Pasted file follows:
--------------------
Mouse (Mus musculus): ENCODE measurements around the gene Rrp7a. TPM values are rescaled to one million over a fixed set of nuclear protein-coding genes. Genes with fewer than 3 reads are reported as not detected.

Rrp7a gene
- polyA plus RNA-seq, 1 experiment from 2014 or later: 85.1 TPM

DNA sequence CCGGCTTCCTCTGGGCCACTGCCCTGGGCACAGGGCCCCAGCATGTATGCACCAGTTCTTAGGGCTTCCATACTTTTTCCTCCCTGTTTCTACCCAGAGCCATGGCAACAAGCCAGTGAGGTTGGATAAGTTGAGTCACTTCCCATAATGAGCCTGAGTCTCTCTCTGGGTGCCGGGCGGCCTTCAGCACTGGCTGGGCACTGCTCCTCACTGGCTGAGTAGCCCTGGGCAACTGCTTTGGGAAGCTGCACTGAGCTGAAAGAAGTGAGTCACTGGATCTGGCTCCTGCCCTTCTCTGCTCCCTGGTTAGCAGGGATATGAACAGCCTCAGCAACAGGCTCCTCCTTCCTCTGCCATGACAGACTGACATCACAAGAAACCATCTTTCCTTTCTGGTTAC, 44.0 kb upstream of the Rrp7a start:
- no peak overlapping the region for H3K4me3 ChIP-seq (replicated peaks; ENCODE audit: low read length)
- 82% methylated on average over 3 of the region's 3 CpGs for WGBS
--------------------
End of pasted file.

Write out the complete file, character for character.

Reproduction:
Mouse (Mus musculus): ENCODE measurements around the gene Rrp7a. TPM values are rescaled to one million over a fixed set of nuclear protein-coding genes. Genes with fewer than 3 reads are reported as not detected.

Rrp7a gene
- polyA plus RNA-seq, 1 experiment from 2014 or later: 85.1 TPM

DNA sequence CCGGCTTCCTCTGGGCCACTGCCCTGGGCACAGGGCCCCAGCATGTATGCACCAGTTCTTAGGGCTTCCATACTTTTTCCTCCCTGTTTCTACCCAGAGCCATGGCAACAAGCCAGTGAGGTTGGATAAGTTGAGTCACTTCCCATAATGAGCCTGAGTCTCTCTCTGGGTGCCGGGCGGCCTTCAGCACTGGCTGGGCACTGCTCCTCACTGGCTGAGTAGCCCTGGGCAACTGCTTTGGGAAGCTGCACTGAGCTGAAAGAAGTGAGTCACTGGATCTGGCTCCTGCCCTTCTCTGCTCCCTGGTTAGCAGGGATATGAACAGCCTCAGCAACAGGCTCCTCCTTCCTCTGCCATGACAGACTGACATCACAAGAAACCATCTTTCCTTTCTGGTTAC, 44.0 kb upstream of the Rrp7a start:
- no peak overlapping the region for H3K4me3 ChIP-seq (replicated peaks; ENCODE audit: low read length)
- 82% methylated on average over 3 of the region's 3 CpGs for WGBS